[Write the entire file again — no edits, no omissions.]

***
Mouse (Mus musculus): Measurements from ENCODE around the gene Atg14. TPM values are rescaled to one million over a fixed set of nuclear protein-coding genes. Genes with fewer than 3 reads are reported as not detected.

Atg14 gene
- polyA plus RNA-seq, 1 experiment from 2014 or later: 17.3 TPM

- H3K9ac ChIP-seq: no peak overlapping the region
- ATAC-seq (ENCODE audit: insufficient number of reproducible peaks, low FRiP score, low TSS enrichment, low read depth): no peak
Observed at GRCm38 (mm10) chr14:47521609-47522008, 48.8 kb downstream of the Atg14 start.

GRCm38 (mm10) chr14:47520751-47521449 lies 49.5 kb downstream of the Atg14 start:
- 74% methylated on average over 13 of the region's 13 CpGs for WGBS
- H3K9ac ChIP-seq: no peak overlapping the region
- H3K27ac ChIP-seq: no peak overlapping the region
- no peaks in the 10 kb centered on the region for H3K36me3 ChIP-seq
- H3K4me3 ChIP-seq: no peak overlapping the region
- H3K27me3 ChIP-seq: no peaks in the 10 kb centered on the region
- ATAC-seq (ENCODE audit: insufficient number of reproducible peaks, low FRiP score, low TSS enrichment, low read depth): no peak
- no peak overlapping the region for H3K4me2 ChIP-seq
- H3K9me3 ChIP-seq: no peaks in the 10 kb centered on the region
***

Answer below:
Mouse (Mus musculus): Measurements from ENCODE around the gene Atg14. TPM values are rescaled to one million over a fixed set of nuclear protein-coding genes. Genes with fewer than 3 reads are reported as not detected.

Atg14 gene
- polyA plus RNA-seq, 1 experiment from 2014 or later: 17.3 TPM

- H3K9ac ChIP-seq: no peak overlapping the region
- ATAC-seq (ENCODE audit: insufficient number of reproducible peaks, low FRiP score, low TSS enrichment, low read depth): no peak
Observed at GRCm38 (mm10) chr14:47521609-47522008, 48.8 kb downstream of the Atg14 start.

GRCm38 (mm10) chr14:47520751-47521449 lies 49.5 kb downstream of the Atg14 start:
- 74% methylated on average over 13 of the region's 13 CpGs for WGBS
- H3K9ac ChIP-seq: no peak overlapping the region
- H3K27ac ChIP-seq: no peak overlapping the region
- no peaks in the 10 kb centered on the region for H3K36me3 ChIP-seq
- H3K4me3 ChIP-seq: no peak overlapping the region
- H3K27me3 ChIP-seq: no peaks in the 10 kb centered on the region
- ATAC-seq (ENCODE audit: insufficient number of reproducible peaks, low FRiP score, low TSS enrichment, low read depth): no peak
- no peak overlapping the region for H3K4me2 ChIP-seq
- H3K9me3 ChIP-seq: no peaks in the 10 kb centered on the region